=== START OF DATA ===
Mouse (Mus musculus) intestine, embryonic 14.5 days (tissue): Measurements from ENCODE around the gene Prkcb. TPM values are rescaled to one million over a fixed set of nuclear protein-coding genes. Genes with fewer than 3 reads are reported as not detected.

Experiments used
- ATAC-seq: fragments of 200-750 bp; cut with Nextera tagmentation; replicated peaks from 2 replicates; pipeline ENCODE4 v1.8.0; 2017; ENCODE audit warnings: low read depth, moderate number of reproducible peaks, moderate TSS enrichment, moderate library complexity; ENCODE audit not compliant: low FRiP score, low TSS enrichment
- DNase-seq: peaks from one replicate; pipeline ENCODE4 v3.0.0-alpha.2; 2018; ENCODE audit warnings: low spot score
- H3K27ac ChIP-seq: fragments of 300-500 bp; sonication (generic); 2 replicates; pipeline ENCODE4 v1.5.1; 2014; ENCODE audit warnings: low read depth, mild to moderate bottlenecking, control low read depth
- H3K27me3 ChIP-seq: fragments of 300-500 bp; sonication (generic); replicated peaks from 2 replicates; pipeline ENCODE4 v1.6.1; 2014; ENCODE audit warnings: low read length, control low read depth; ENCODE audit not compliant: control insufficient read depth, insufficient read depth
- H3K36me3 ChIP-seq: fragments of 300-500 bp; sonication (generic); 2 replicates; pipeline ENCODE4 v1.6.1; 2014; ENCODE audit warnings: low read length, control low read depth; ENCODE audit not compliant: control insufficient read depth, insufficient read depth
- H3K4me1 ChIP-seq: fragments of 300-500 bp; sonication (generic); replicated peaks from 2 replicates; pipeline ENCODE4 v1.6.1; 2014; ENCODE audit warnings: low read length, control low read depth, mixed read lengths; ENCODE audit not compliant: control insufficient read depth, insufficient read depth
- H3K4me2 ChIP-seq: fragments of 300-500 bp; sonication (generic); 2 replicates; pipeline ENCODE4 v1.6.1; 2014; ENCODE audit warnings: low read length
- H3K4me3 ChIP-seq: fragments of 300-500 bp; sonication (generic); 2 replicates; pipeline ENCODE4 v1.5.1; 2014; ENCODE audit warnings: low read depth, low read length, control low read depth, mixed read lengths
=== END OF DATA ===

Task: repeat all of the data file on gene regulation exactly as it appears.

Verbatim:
Mouse (Mus musculus) intestine, embryonic 14.5 days (tissue): Measurements from ENCODE around the gene Prkcb. TPM values are rescaled to one million over a fixed set of nuclear protein-coding genes. Genes with fewer than 3 reads are reported as not detected.

Experiments used
- ATAC-seq: fragments of 200-750 bp; cut with Nextera tagmentation; replicated peaks from 2 replicates; pipeline ENCODE4 v1.8.0; 2017; ENCODE audit warnings: low read depth, moderate number of reproducible peaks, moderate TSS enrichment, moderate library complexity; ENCODE audit not compliant: low FRiP score, low TSS enrichment
- DNase-seq: peaks from one replicate; pipeline ENCODE4 v3.0.0-alpha.2; 2018; ENCODE audit warnings: low spot score
- H3K27ac ChIP-seq: fragments of 300-500 bp; sonication (generic); 2 replicates; pipeline ENCODE4 v1.5.1; 2014; ENCODE audit warnings: low read depth, mild to moderate bottlenecking, control low read depth
- H3K27me3 ChIP-seq: fragments of 300-500 bp; sonication (generic); replicated peaks from 2 replicates; pipeline ENCODE4 v1.6.1; 2014; ENCODE audit warnings: low read length, control low read depth; ENCODE audit not compliant: control insufficient read depth, insufficient read depth
- H3K36me3 ChIP-seq: fragments of 300-500 bp; sonication (generic); 2 replicates; pipeline ENCODE4 v1.6.1; 2014; ENCODE audit warnings: low read length, control low read depth; ENCODE audit not compliant: control insufficient read depth, insufficient read depth
- H3K4me1 ChIP-seq: fragments of 300-500 bp; sonication (generic); replicated peaks from 2 replicates; pipeline ENCODE4 v1.6.1; 2014; ENCODE audit warnings: low read length, control low read depth, mixed read lengths; ENCODE audit not compliant: control insufficient read depth, insufficient read depth
- H3K4me2 ChIP-seq: fragments of 300-500 bp; sonication (generic); 2 replicates; pipeline ENCODE4 v1.6.1; 2014; ENCODE audit warnings: low read length
- H3K4me3 ChIP-seq: fragments of 300-500 bp; sonication (generic); 2 replicates; pipeline ENCODE4 v1.5.1; 2014; ENCODE audit warnings: low read depth, low read length, control low read depth, mixed read lengths